The Baths District consists of the giant Bathhouse and a steamy street that runs between the Forum Romanum and the Forum Plebium. While travelers on the street through the Baths District are generally safe, the Bathhouse has been overrun by the Collegia Caelium, a notorious gang of ruffians and thieves. Their captain, a nasty brute named Lurco, has even barricaded the stairs leading up to the roof, which he has taken over as his personal headquarters. Senator Gaia Pellia is disgusted by the violence perpetrated by the gang’s members, and is searching for someone brave enough to teach them that their lawless ways will not be tolerated.
Esquilinae is an old cemetery built on the Esquiline Hill, which is nestled in the southeastern corner of the city. The cemetery is divided up into multiple walled yards, all of which feature crypts and tombs for some of the Republic’s most memorable heroes and noblest patrician families. Esquilinae has recently been overrun by scavenging wolves and crazed Maenads, however, causing Chlorio, the cemetery groundskeeper, much grief. Most Romans are devout people who are happy to properly honor the dead, but their rites of veneration have become much harder to perform thanks to the dangerous beasts lurking about Esquilinae.
Quirinalis is a large hill in the northeast of the city where several wealthy citizens have built their villas. At the very top of the hill is the villa of one of the wealthiest, the corrupt Senator Titus Inquinus. The treachery of Senator Inquinus is so deep that he’s even hired Roman guards to protect the entrance to Quirinalis and keep all strangers out. One faithful Roman, Lictor Julian, stands at the base of the hill that leads up to Quirinalis to warn all unsuspecting travelers against traveling into Quirinalis unprepared.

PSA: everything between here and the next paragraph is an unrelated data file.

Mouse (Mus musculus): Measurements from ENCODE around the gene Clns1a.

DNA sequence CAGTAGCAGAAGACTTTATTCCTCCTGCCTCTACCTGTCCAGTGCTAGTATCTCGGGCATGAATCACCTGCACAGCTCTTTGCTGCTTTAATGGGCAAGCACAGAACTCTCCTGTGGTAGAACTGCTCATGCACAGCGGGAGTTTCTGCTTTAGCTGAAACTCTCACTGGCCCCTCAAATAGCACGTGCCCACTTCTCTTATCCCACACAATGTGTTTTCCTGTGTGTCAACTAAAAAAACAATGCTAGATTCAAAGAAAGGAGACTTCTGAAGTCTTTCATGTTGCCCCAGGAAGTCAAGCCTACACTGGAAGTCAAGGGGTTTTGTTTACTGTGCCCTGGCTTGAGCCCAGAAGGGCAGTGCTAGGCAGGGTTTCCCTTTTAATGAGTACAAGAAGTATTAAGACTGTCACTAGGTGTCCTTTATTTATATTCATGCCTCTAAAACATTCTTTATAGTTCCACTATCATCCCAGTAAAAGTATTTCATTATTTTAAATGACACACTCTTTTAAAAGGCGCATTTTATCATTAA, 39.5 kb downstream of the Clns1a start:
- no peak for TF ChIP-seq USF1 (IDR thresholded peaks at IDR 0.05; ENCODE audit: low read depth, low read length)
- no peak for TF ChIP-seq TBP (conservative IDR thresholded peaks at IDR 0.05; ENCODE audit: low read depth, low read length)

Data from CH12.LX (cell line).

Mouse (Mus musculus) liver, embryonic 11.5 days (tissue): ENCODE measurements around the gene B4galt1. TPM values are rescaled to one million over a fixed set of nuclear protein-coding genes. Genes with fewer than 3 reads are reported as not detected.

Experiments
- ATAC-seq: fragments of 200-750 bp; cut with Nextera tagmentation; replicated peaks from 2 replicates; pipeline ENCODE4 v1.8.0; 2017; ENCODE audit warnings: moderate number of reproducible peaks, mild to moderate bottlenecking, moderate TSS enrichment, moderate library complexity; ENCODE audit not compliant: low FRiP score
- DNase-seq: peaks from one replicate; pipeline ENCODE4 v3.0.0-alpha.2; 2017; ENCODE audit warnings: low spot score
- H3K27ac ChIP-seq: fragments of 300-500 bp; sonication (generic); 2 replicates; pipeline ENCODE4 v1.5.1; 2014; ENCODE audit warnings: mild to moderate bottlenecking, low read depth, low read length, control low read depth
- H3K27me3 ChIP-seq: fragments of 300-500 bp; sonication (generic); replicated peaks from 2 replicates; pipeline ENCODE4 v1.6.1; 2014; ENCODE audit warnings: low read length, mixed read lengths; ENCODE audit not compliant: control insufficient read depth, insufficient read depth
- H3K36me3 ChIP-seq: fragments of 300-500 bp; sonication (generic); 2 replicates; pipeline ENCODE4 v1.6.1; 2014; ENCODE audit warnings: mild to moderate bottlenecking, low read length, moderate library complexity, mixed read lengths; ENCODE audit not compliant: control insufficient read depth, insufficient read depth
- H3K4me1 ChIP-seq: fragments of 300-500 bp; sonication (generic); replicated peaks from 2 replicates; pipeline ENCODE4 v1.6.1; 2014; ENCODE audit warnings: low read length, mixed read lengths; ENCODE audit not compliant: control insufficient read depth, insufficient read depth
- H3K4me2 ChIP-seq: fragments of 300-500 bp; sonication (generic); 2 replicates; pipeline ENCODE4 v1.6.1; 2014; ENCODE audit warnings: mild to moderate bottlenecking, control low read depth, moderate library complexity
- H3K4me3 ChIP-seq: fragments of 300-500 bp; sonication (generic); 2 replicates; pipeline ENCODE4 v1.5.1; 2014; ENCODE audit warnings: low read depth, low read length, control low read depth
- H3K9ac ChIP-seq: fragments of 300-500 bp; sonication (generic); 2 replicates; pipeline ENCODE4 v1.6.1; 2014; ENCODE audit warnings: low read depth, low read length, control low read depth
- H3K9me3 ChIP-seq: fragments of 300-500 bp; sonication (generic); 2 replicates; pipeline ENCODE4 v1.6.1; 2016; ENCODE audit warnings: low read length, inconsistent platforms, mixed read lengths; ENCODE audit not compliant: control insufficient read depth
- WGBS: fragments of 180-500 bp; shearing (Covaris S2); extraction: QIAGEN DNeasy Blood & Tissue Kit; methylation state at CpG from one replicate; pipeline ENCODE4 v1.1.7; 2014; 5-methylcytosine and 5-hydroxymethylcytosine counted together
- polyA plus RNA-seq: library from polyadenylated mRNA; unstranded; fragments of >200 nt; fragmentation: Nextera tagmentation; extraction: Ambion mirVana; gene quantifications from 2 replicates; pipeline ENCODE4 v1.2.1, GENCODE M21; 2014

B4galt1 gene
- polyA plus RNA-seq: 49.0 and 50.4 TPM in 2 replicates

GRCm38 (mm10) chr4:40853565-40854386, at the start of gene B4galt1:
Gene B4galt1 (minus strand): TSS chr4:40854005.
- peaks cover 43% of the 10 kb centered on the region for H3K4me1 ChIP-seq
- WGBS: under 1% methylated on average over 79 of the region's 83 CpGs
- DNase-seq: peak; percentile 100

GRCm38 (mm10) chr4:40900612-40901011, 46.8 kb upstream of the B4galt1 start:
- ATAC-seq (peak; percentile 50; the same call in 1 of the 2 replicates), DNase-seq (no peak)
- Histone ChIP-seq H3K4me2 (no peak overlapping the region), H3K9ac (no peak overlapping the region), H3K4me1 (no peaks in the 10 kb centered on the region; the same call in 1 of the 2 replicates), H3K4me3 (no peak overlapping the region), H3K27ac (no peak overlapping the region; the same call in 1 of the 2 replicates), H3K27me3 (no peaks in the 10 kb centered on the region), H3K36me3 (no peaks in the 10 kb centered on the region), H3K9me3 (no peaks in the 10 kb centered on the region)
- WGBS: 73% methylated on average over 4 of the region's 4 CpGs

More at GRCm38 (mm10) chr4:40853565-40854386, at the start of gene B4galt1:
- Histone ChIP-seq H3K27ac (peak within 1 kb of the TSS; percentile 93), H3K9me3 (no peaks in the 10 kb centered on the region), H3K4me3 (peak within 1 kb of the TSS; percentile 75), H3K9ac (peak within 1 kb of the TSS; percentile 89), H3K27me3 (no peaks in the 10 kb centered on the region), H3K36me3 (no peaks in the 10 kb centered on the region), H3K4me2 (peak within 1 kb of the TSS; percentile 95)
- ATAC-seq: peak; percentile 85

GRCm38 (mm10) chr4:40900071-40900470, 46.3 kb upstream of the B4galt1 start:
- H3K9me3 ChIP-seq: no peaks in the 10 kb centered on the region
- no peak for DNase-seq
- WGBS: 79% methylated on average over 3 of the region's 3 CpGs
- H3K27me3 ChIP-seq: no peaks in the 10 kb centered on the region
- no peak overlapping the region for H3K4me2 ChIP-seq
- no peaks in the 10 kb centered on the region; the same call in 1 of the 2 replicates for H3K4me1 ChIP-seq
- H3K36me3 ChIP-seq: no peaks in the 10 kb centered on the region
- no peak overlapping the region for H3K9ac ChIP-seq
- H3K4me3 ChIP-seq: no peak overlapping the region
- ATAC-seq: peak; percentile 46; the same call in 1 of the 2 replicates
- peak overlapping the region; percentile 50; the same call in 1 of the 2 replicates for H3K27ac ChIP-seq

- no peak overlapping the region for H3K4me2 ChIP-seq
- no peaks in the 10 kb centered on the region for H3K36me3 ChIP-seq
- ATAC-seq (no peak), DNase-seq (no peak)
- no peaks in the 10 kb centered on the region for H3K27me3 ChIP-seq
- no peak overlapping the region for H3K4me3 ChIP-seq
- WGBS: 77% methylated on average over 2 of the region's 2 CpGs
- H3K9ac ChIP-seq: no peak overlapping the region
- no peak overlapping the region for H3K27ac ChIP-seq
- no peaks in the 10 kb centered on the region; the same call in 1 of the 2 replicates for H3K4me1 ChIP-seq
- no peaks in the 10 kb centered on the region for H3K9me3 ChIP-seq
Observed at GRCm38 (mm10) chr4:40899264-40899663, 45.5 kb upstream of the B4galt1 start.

Aventinus is a dangerous neighborhood on a small hill in the northwest of the city. The tavern there is the headquarters of Otho, an ex-legionnaire and current leader of a group of thugs from the Collegium Aventinium who are attempting a coup against the gang’s rightful captain, Vorastes. Otho has plans to install himself as the controlling captain of the Aventinium, but Vorastes is a tenacious warrior who commands deep respect from his followers, and Otho has his work cut out for him if his treachery is to achieve the desired results.
Subura, a small suburb on the southern edge of the city, is a slum full of twisting alleyways passing between rundown, boarded-up buildings and small, dingy courtyards. The Collegium Caelium has taken over the neighborhood, making it an even more sinister and depressing place than it was before. The gang’s members loiter about the streets, causing trouble for anyone who passes by – those these days it’s mostly just beggars and other desperate folks who bother going into Subura at all.
Sad to say, but for all it represents the might and glory of the Republic, Roma also represents the strife and lawlessness slowly eating away at the order and progress of Rome. The only thing to be done, Hero, is for you to take up your gladius (or whatever happens to be your weapon of choice) and bring Jupiter’s own justice to the troublemakers.
This concludes the profile of the great city of Roma. Despite having covered the city in three installments, we’ve only scratched the surface of the many wonders to be found there. To see it all, you’ll just have to go there yourself. Don’t worry, it’s easy to find. As they say, all roads lead to Rome.